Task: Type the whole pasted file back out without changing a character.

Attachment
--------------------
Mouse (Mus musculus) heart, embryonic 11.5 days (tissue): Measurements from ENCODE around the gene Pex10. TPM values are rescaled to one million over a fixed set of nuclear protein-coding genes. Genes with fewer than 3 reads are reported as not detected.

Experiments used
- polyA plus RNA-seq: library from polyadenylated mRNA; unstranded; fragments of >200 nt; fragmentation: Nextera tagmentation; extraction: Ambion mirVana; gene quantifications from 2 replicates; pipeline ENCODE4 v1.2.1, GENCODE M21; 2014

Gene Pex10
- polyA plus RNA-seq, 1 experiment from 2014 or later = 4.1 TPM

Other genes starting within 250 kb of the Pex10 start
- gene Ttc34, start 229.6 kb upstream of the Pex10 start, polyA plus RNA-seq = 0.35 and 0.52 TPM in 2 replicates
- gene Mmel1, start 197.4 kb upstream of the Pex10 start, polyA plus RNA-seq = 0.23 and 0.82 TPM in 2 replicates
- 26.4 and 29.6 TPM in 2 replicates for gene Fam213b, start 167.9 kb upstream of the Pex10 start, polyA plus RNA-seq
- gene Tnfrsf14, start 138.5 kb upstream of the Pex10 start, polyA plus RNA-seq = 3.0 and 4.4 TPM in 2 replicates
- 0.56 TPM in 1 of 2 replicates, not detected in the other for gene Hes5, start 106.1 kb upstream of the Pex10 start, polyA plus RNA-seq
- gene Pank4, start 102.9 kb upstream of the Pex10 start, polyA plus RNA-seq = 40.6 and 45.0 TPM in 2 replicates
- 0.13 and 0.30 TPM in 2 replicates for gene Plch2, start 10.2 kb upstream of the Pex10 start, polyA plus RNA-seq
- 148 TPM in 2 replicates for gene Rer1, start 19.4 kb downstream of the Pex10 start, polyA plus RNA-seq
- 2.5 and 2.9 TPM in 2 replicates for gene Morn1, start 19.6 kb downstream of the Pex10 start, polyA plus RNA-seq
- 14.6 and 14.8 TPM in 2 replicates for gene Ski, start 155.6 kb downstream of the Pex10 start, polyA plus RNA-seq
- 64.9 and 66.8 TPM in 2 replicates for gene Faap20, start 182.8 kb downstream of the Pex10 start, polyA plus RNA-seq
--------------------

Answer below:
Mouse (Mus musculus) heart, embryonic 11.5 days (tissue): Measurements from ENCODE around the gene Pex10. TPM values are rescaled to one million over a fixed set of nuclear protein-coding genes. Genes with fewer than 3 reads are reported as not detected.

Experiments used
- polyA plus RNA-seq: library from polyadenylated mRNA; unstranded; fragments of >200 nt; fragmentation: Nextera tagmentation; extraction: Ambion mirVana; gene quantifications from 2 replicates; pipeline ENCODE4 v1.2.1, GENCODE M21; 2014

Gene Pex10
- polyA plus RNA-seq, 1 experiment from 2014 or later = 4.1 TPM

Other genes starting within 250 kb of the Pex10 start
- gene Ttc34, start 229.6 kb upstream of the Pex10 start, polyA plus RNA-seq = 0.35 and 0.52 TPM in 2 replicates
- gene Mmel1, start 197.4 kb upstream of the Pex10 start, polyA plus RNA-seq = 0.23 and 0.82 TPM in 2 replicates
- 26.4 and 29.6 TPM in 2 replicates for gene Fam213b, start 167.9 kb upstream of the Pex10 start, polyA plus RNA-seq
- gene Tnfrsf14, start 138.5 kb upstream of the Pex10 start, polyA plus RNA-seq = 3.0 and 4.4 TPM in 2 replicates
- 0.56 TPM in 1 of 2 replicates, not detected in the other for gene Hes5, start 106.1 kb upstream of the Pex10 start, polyA plus RNA-seq
- gene Pank4, start 102.9 kb upstream of the Pex10 start, polyA plus RNA-seq = 40.6 and 45.0 TPM in 2 replicates
- 0.13 and 0.30 TPM in 2 replicates for gene Plch2, start 10.2 kb upstream of the Pex10 start, polyA plus RNA-seq
- 148 TPM in 2 replicates for gene Rer1, start 19.4 kb downstream of the Pex10 start, polyA plus RNA-seq
- 2.5 and 2.9 TPM in 2 replicates for gene Morn1, start 19.6 kb downstream of the Pex10 start, polyA plus RNA-seq
- 14.6 and 14.8 TPM in 2 replicates for gene Ski, start 155.6 kb downstream of the Pex10 start, polyA plus RNA-seq
- 64.9 and 66.8 TPM in 2 replicates for gene Faap20, start 182.8 kb downstream of the Pex10 start, polyA plus RNA-seq